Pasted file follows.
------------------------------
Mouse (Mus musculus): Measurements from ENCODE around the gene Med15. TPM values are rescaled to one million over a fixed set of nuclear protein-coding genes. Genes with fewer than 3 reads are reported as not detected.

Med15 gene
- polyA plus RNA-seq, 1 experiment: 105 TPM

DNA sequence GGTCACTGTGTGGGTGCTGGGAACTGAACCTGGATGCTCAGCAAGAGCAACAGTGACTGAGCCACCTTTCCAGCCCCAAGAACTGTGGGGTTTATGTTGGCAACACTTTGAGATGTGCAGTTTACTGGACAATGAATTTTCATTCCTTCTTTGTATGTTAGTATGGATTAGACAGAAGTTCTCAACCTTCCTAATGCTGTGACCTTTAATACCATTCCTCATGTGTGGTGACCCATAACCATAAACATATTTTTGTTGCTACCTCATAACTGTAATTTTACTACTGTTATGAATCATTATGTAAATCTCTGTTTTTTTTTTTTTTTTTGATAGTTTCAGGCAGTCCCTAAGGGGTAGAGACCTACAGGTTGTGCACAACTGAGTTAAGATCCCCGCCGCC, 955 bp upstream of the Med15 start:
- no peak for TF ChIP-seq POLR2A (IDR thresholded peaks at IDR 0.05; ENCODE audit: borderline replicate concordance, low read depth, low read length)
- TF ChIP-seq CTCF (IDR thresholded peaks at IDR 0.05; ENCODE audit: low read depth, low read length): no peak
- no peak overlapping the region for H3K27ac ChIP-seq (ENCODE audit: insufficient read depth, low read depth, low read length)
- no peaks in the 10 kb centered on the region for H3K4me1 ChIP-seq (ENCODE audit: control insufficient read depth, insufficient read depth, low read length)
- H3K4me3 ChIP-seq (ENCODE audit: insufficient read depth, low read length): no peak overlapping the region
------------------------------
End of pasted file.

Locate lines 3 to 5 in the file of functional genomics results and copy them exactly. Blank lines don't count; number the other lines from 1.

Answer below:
- polyA plus RNA-seq, 1 experiment: 105 TPM

DNA sequence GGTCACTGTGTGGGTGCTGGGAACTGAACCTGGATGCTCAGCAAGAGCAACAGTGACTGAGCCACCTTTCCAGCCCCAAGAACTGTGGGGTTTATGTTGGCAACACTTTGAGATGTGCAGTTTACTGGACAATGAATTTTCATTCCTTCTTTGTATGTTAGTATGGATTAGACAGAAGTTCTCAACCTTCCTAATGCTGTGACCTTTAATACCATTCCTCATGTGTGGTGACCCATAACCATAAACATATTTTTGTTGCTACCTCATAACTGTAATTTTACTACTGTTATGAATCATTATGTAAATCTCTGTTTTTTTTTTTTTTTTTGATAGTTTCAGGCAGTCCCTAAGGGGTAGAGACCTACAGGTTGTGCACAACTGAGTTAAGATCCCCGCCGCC, 955 bp upstream of the Med15 start:
- no peak for TF ChIP-seq POLR2A (IDR thresholded peaks at IDR 0.05; ENCODE audit: borderline replicate concordance, low read depth, low read length)